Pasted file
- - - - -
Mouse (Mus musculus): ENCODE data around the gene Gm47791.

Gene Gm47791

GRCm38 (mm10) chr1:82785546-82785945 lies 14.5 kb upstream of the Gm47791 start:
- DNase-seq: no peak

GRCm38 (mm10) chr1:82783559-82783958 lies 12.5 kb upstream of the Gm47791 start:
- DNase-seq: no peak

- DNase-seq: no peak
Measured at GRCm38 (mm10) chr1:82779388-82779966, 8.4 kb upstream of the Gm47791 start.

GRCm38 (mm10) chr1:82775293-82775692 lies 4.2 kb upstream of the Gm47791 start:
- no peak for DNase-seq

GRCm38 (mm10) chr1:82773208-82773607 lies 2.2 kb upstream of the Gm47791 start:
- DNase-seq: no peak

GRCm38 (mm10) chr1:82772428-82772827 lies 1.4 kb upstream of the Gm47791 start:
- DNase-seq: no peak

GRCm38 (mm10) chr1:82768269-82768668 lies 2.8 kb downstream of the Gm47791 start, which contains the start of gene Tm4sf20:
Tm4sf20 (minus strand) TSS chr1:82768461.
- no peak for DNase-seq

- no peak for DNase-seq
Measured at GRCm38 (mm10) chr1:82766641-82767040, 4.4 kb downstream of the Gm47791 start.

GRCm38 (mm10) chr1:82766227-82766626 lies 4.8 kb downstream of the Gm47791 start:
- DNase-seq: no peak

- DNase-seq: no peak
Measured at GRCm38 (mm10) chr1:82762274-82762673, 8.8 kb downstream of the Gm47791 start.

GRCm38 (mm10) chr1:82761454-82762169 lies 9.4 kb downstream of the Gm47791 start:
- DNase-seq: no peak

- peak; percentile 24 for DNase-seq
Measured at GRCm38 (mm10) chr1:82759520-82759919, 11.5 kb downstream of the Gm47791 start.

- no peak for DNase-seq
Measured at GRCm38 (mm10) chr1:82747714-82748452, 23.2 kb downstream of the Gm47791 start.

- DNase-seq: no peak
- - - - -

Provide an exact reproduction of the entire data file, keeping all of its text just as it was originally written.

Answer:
Mouse (Mus musculus): ENCODE data around the gene Gm47791.

Gene Gm47791

GRCm38 (mm10) chr1:82785546-82785945 lies 14.5 kb upstream of the Gm47791 start:
- DNase-seq: no peak

GRCm38 (mm10) chr1:82783559-82783958 lies 12.5 kb upstream of the Gm47791 start:
- DNase-seq: no peak

- DNase-seq: no peak
Measured at GRCm38 (mm10) chr1:82779388-82779966, 8.4 kb upstream of the Gm47791 start.

GRCm38 (mm10) chr1:82775293-82775692 lies 4.2 kb upstream of the Gm47791 start:
- no peak for DNase-seq

GRCm38 (mm10) chr1:82773208-82773607 lies 2.2 kb upstream of the Gm47791 start:
- DNase-seq: no peak

GRCm38 (mm10) chr1:82772428-82772827 lies 1.4 kb upstream of the Gm47791 start:
- DNase-seq: no peak

GRCm38 (mm10) chr1:82768269-82768668 lies 2.8 kb downstream of the Gm47791 start, which contains the start of gene Tm4sf20:
Tm4sf20 (minus strand) TSS chr1:82768461.
- no peak for DNase-seq

- no peak for DNase-seq
Measured at GRCm38 (mm10) chr1:82766641-82767040, 4.4 kb downstream of the Gm47791 start.

GRCm38 (mm10) chr1:82766227-82766626 lies 4.8 kb downstream of the Gm47791 start:
- DNase-seq: no peak

- DNase-seq: no peak
Measured at GRCm38 (mm10) chr1:82762274-82762673, 8.8 kb downstream of the Gm47791 start.

GRCm38 (mm10) chr1:82761454-82762169 lies 9.4 kb downstream of the Gm47791 start:
- DNase-seq: no peak

- peak; percentile 24 for DNase-seq
Measured at GRCm38 (mm10) chr1:82759520-82759919, 11.5 kb downstream of the Gm47791 start.

- no peak for DNase-seq
Measured at GRCm38 (mm10) chr1:82747714-82748452, 23.2 kb downstream of the Gm47791 start.

- DNase-seq: no peak